Legislation eases administrative burdens, provides financial incentives and increases transparency and oversight of federal property.
WASHINGTON, DC – November 18, 2011 – (RealEstateRama) — Legislation authored by U.S. Representatives Mike Quigley (D-IL) and Jason Chaffetz (R-UT) to cut wasteful spending and increase federal property management efficiency was approved by the House Oversight and Government Reform Committee as H.R. 665, The Excess Federal Building and Property Disposal Act of 2011.
“The federal government is the largest property owner in the world, but billions of tax dollars are wasted each year maintaining properties we no longer need,” said Rep. Quigley. “This legislation encourages the disposal of unneeded property by creating financial incentives and lifting administrative hurdles, while increasing transparency so that we are no longer flying blind when it comes to the value and condition of our holdings.”
Currently, the federal government has an inventory of over 900,000 buildings and structures and 41 million acres of land. Yet the Government Accountability Office has found many properties are no longer relevant to their agencies’ missions. Nearly 14,000 buildings and structures have been deemed excess and over 76,000 properties are identified as underutilized. In fiscal year 2009, these underutilized buildings cost taxpayers $1.7 billion to operate annually.
Congressman Quigley’s initiative creates a 5 year pilot program that lifts administrative hurdles to disposal and asks the Government Services Administration to expeditiously dispose of 15 high-value, unneeded properties on a rolling list basis. Additionally, the legislation incentivizes agencies to dispose of unneeded properties by allowing them to retain proceeds from property sales, and use those funds to pay for disposal costs. Any profits from sales not used for disposal costs will be used to pay down the deficit. It also empowers the General Services Administration to help agencies identify and dispose of unneeded properties, and creates an online database for all property owned by the federal government.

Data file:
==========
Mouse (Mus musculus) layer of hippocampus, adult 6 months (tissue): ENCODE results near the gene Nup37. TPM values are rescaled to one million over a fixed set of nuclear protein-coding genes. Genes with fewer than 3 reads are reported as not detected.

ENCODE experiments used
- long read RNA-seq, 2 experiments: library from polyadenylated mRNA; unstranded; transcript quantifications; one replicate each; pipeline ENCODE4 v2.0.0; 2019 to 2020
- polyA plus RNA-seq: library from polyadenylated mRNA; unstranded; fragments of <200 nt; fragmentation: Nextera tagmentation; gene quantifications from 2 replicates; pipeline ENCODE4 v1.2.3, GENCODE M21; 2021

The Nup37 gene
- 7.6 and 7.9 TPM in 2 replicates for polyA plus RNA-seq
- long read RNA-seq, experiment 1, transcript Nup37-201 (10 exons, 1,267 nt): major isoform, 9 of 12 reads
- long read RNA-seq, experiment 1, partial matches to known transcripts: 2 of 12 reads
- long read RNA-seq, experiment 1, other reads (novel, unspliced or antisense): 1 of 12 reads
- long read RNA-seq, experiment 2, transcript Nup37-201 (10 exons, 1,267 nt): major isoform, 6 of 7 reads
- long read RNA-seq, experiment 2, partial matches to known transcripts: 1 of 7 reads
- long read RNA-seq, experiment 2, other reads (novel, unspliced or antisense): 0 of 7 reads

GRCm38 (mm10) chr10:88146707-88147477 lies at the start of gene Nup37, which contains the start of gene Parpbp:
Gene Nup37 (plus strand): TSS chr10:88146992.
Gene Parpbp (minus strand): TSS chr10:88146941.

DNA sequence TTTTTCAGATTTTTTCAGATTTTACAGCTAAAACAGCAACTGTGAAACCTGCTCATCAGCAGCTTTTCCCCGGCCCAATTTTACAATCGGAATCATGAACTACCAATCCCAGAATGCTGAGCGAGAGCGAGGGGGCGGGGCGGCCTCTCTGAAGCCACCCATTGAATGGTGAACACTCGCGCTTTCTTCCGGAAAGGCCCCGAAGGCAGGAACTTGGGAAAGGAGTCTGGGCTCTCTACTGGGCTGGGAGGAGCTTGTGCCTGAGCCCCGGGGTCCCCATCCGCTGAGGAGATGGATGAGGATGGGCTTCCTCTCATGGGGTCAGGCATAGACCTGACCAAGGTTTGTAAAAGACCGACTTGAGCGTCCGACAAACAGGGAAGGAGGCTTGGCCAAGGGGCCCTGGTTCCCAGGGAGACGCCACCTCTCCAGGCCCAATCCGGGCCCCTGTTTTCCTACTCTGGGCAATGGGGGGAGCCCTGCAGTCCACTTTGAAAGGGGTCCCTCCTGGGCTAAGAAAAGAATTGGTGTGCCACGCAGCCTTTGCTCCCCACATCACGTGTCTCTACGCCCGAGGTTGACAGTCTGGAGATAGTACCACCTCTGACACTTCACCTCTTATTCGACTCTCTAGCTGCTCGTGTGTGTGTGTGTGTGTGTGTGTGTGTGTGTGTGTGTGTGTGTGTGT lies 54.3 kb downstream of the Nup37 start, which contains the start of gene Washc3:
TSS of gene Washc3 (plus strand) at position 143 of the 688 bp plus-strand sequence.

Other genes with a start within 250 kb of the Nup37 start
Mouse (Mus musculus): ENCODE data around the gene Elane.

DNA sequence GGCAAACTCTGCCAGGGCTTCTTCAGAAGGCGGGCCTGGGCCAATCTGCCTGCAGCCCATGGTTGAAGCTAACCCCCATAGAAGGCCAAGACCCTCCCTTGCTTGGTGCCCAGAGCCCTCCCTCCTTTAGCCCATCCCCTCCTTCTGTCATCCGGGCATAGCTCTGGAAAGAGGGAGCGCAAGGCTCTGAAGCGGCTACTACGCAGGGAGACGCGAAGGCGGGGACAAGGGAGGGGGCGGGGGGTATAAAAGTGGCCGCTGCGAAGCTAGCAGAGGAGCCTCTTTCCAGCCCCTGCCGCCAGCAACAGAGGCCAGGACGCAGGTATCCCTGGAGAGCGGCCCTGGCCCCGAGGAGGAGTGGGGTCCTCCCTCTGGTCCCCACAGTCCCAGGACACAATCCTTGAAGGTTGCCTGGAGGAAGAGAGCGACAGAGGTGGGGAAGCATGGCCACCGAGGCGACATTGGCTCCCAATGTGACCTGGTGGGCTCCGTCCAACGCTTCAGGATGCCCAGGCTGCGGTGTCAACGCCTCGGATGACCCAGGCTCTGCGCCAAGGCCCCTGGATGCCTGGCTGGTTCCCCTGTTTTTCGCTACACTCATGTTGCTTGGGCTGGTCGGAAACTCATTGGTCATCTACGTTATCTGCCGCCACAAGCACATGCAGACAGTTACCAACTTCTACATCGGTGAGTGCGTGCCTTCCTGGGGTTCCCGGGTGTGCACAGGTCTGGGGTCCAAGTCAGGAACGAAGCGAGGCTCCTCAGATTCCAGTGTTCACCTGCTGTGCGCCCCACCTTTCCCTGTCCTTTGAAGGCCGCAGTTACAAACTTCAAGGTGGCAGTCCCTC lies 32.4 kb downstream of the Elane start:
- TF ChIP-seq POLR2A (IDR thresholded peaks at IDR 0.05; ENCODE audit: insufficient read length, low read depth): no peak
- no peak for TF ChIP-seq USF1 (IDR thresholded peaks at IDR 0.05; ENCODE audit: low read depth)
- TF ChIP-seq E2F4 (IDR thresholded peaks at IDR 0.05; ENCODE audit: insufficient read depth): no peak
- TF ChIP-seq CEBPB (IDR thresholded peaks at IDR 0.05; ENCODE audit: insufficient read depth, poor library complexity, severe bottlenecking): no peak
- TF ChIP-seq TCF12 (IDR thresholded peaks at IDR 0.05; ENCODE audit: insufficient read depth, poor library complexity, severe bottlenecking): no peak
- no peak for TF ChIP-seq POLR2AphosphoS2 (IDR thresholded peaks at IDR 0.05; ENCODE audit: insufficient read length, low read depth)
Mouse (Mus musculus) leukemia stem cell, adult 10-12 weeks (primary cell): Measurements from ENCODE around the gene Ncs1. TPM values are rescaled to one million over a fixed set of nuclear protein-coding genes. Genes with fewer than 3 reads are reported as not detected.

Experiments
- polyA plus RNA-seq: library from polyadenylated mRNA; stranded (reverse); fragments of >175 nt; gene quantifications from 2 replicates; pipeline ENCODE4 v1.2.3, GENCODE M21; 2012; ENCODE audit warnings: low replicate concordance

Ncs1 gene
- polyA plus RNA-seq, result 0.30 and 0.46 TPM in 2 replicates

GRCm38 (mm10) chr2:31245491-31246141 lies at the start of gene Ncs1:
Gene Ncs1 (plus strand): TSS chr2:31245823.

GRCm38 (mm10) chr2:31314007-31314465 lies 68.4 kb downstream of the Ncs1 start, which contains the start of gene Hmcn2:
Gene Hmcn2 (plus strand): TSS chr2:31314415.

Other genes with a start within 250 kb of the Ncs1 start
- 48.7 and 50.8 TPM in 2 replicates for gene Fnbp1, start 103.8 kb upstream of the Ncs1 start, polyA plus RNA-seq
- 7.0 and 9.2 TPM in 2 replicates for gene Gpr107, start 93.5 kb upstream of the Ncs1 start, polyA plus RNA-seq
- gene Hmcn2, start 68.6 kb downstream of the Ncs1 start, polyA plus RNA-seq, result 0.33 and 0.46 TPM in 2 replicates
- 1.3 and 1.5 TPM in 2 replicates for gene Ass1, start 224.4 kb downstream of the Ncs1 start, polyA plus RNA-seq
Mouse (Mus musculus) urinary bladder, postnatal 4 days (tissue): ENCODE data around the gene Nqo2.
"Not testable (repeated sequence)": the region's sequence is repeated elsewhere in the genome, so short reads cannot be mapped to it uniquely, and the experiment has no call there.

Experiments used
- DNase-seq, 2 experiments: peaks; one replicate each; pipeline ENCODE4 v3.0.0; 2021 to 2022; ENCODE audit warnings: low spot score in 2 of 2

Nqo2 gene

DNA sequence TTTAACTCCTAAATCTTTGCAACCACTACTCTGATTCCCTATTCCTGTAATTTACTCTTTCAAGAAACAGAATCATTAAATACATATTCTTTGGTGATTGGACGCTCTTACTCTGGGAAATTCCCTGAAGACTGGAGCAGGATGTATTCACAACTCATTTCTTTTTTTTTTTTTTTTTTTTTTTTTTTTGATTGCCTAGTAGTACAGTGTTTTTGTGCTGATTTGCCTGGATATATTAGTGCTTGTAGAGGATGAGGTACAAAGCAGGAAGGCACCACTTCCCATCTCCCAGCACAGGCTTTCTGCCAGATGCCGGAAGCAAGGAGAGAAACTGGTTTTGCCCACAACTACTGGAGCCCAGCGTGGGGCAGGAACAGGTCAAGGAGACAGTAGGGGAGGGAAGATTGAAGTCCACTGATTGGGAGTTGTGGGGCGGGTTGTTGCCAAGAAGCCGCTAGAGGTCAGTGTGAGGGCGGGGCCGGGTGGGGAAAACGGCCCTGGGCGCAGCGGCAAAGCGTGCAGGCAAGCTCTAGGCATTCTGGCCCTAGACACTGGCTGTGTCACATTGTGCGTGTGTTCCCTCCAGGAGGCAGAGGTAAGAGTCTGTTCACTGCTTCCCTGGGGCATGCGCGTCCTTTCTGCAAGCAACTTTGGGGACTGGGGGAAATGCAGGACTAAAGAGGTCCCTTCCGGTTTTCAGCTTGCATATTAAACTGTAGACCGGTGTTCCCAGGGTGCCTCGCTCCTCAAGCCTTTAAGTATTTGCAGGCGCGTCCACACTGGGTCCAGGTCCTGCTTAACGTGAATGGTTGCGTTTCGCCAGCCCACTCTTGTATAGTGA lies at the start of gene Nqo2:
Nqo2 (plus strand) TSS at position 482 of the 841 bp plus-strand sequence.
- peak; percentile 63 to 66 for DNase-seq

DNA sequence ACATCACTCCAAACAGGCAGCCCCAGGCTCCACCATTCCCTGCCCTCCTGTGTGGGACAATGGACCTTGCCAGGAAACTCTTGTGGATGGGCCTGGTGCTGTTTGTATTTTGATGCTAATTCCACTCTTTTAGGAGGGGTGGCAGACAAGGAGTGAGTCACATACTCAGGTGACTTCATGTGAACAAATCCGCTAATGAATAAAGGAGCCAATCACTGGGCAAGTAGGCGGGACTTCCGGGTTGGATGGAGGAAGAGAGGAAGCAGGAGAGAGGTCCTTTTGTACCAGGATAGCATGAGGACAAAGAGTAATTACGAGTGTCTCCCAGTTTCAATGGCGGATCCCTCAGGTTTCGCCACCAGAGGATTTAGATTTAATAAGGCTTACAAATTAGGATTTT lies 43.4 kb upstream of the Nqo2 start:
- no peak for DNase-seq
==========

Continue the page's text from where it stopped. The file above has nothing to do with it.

“It is imperative that we reform the process and increase transparency because there is a serious disconnect between the information in our records and the reality in the field,” said Rep. Quigley. “My staff visited an Illinois property recorded as being in excellent condition and reportedly worth over $8 million. What they saw was a facility in shambles, its exterior overtaken by vegetation and the interior looted by vandals, but which costs $80,000 a year to maintain.”
The bipartisan legislation passed the committee vote unanimously.
“We are facing an unsustainable budget deficit and one of the best ways to address that deficit is to reduce spending by encouraging efficiency and cutting waste. There could not be a better to time to pass this bill,” said Rep. Quigley.